“Run, Forest, run!”

I made the turn at first base to head for second as the ball continued to bounce away from the first baseman and right fielder.

The capacity crowd of four woke up and cheered (I think).

Then it happened. I had a tennis shoe blow-out fifteen feet past first base. I hit black ice disguised as dirt…and I fell hard…I mean the ground shook…almost!

My left knee hit the ground first and then my right leg took an unnatural twist…better known as “An AARP side effect”…and I felt the muscle pop. It’s quite a mental shift to hit safely and then fall hard. Come to think of it, first base has been my injury nemesis in the past as well. About 20 years ago I hit a ground ball to the short-stop whose throw to first base was a little up-line. It connected with my jaw and broke it in two places. I was safe at first that time, also, and then slumped to the ground.

Some have reminded me that I hit 59 last Sunday, so there must be some correlation between 59 and falling hard. Perhaps my old cleats being at Goodwill had something to do with it just as much! I’m going with the cleats story.

It reminds me of the story of Elijah in 1 Kings 18 where he defeats the 450 prophets of Baal. He is in the groove, on a tear! But then Jezebel makes death threats, and Elijah falls hard. He goes down. His stumble takes the form of a flee for his life and then a hiding in a cave.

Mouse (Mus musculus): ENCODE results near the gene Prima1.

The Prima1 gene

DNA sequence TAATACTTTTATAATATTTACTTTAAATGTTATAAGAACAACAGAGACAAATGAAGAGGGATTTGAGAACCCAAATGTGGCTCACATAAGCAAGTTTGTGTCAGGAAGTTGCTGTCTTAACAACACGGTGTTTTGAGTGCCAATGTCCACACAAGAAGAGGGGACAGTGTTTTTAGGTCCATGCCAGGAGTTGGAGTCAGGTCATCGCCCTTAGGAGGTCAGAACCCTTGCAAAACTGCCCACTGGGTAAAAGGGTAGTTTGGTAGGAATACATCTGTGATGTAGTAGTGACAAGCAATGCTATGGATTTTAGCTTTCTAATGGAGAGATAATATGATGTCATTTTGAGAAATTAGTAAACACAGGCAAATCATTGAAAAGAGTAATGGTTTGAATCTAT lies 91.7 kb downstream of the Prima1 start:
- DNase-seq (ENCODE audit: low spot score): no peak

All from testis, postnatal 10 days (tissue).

Sometimes our stumbles happen as quickly as trying to turn a single into a double. Sometimes our stumbles happen gradually as we allow pride, power, and position to blind us to the cliff we are hovering on.

Following my stumble something else happened that is significant. After I hobbled back to first base  and got a sub to take my place, my teammates came to my rescue with concern (and maybe a little chuckling) and encouragement. Thelma, a lady I deeply admire and respect, asked me about a dozen times during the rest of the game if I was okay. Others gave me pats on the back. No one said “That should be a lesson to you about whether you should be playing this game or not.”

When someone in the faith community stumbles there needs to be someone to pick him back up again. Being the church is not a spectator sport.

After my Roy Hobbs hit and titanic crash…we all went out for ice cream! There’s just something extremely right about that!